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conditions for a visa on arrival


Asiantravel

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I see on the Myanmar government website that one of the conditions for a visa on arrival is that you must stay in registered hotels.

it says the following

“ Tourists must stay in registered hotels, motels, inns, guest house and resort during your stay in Myanmar.

My question is does this include all accommodation listed on AirBNB?

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Surprised they still have those restrictions.

Unless the AirBNB also is a registered Guest House, I would say it doesn't qualify.

Before the regime redecoration, most of the 'registered' locations were run by cronies of the army.

In August 2013, Adam Pasick wrote,

Minister for Hotels and Tourism U Htay Aung told tour guides this week that visitors are not allowed to not stay in private homes because their manners are “not acceptable.”
Foreigners “do not properly follow Myanmar customs, such as sleeping facing the east, and do not like the Myanmar style of eating, such as a family using one spoon to eat from a single bowl of soup,” the minister said, according to the Myanmar Times. He said an exception would be made only in rural areas without hotels.
“The manners of some foreigners are not appropriate for Myanmar people,” he added. The authoritarian government’s concern may also have to do with its ability to keep tabs on foreign visitors; by law, people staying at hotels must register with local authorities.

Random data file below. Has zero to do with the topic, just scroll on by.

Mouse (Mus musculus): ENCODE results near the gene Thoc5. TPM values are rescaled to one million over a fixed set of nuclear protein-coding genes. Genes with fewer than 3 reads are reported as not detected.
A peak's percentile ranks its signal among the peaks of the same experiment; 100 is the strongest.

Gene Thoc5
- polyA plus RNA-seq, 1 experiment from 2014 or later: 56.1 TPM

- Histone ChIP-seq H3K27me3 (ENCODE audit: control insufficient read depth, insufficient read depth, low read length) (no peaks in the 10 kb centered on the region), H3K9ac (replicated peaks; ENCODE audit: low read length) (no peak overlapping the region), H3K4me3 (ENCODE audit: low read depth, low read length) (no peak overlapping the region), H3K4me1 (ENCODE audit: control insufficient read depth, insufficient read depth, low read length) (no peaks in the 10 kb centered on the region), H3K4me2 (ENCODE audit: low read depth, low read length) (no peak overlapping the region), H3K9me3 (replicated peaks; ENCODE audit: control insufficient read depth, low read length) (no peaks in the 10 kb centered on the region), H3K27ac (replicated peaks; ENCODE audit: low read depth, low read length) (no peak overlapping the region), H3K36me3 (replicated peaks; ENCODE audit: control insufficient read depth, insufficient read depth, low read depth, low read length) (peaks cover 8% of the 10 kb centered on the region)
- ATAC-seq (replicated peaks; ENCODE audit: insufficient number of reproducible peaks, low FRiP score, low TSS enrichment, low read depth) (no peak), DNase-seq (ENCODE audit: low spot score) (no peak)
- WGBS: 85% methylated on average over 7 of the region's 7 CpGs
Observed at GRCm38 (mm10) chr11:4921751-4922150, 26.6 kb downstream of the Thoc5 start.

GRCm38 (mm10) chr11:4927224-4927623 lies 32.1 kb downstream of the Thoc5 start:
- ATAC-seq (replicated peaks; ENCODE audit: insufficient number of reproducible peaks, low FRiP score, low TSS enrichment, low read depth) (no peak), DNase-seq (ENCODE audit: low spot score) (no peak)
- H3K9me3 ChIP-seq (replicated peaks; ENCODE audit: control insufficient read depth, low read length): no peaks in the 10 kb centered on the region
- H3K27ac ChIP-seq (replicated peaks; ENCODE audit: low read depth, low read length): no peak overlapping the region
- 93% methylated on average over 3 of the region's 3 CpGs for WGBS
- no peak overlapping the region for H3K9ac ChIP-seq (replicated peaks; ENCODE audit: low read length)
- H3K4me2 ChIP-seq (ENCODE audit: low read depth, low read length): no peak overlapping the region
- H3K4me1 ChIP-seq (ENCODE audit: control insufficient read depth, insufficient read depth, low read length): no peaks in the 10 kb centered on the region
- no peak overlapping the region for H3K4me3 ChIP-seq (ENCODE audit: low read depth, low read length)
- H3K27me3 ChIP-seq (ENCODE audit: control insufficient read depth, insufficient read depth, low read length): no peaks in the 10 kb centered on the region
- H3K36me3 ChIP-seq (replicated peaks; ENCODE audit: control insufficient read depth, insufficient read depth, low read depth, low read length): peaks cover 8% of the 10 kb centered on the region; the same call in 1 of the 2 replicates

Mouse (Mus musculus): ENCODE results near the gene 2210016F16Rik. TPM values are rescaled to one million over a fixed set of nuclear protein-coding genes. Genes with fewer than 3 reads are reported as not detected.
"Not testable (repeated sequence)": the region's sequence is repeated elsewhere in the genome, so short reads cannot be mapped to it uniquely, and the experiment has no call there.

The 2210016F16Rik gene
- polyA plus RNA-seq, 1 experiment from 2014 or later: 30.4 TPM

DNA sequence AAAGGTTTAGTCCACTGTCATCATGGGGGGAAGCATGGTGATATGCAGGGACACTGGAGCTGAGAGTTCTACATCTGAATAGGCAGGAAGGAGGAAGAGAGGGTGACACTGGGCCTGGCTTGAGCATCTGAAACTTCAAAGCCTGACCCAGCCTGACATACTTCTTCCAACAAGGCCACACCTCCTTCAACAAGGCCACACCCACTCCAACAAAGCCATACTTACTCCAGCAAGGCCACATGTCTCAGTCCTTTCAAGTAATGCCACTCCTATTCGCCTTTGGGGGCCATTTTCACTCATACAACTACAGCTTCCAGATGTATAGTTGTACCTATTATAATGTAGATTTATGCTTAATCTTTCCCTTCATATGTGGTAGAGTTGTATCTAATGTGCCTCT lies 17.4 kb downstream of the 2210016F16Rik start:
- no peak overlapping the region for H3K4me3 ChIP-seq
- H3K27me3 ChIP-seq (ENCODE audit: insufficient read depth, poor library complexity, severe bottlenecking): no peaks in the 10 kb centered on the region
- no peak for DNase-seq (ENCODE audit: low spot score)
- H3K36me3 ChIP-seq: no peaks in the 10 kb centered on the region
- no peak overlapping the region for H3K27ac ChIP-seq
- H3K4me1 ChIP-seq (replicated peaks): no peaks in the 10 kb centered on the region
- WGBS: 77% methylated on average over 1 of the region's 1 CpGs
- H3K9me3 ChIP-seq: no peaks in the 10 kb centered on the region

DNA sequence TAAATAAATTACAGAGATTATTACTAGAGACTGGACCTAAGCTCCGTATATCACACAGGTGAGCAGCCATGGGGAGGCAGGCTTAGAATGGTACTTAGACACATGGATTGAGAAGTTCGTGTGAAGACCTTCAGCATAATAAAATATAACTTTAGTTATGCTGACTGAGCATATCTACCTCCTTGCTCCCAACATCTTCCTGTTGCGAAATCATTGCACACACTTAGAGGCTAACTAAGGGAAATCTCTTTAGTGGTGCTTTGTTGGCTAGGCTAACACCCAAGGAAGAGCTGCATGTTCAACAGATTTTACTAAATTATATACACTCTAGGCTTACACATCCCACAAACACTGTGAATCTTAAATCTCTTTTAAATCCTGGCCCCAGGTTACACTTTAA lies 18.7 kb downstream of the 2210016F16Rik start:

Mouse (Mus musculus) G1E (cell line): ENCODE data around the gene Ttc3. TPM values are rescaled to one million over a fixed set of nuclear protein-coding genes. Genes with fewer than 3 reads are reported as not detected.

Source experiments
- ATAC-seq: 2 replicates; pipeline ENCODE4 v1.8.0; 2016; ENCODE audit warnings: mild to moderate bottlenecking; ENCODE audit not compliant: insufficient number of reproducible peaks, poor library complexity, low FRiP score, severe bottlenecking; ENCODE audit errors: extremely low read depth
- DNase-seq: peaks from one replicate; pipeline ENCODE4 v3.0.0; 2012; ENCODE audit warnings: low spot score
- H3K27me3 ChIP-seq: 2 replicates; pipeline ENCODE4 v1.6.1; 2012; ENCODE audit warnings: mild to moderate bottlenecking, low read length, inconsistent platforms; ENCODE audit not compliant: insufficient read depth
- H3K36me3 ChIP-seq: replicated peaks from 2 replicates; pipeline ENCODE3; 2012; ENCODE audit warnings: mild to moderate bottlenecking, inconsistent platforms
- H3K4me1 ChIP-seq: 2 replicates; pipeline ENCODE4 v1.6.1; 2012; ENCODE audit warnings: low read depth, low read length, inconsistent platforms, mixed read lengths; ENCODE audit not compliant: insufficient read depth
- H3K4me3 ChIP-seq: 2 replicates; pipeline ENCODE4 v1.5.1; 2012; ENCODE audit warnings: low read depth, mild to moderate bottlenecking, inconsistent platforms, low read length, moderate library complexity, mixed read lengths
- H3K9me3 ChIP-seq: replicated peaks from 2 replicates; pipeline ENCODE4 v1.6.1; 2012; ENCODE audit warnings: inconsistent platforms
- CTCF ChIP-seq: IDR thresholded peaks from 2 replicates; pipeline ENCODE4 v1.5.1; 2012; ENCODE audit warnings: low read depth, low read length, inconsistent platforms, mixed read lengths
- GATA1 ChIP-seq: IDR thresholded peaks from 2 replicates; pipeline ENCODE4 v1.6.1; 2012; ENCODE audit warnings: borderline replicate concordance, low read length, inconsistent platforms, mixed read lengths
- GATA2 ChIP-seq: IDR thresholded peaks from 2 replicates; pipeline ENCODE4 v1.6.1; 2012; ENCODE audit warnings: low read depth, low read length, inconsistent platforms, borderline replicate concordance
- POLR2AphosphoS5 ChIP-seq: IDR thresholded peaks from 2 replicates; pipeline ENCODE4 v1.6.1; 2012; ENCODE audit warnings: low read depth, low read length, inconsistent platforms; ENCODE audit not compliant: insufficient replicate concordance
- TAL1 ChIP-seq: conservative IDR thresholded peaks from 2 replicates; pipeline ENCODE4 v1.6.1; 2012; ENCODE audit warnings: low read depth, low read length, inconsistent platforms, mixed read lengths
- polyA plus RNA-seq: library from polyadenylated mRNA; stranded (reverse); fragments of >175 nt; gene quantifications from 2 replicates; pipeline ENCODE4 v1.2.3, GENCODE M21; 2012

and WikiTravel had this to say:
The Myanmar government runs many hotels, including some beautiful colonial era ones (though not the two listed in the previous sentence). A percentage of all accommodation payments goes to the government, no matter where you choose to stay, and it is not possible to run a successful business in Myanmar without some relationship or payment arrangement with the military. Socially conscious travellers wanting to make the best accommodation choices may prefer to focus on using local transport and food options rather than spending a lot of time researching who owns each hotel and trying to minimise contributing to government coffers!
If you're on a business visa, you are permitted to sleep at private homes such as a friend's house. If you're on a tourist visa and you wish to do this, you are required by law to register your name on the "overnight register" at the local council for that district. This may cost you a bit of money. In practice, this law is rarely if ever enforced, and it is unheard of for a foreigner to get into trouble with the authorities for neglecting this rule. The authorities do not go around knocking on doors to check if there are any unregistered foreigners sleeping, because given the rarity of foreigners sleeping in private homes, it is simply not worth their time. You should be aware though, that - while you yourself won't get into much trouble - this could cause serious problems for the locals involved.
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Surprised they still have those restrictions.

Unless the AirBNB also is a registered Guest House, I would say it doesn't qualify.

Before the regime redecoration, most of the 'registered' locations were run by cronies of the army.

In August 2013, Adam Pasick wrote,

Minister for Hotels and Tourism U Htay Aung told tour guides this week that visitors are not allowed to not stay in private homes because their manners are “not acceptable.”
Foreigners “do not properly follow Myanmar customs, such as sleeping facing the east, and do not like the Myanmar style of eating, such as a family using one spoon to eat from a single bowl of soup,” the minister said, according to the Myanmar Times. He said an exception would be made only in rural areas without hotels.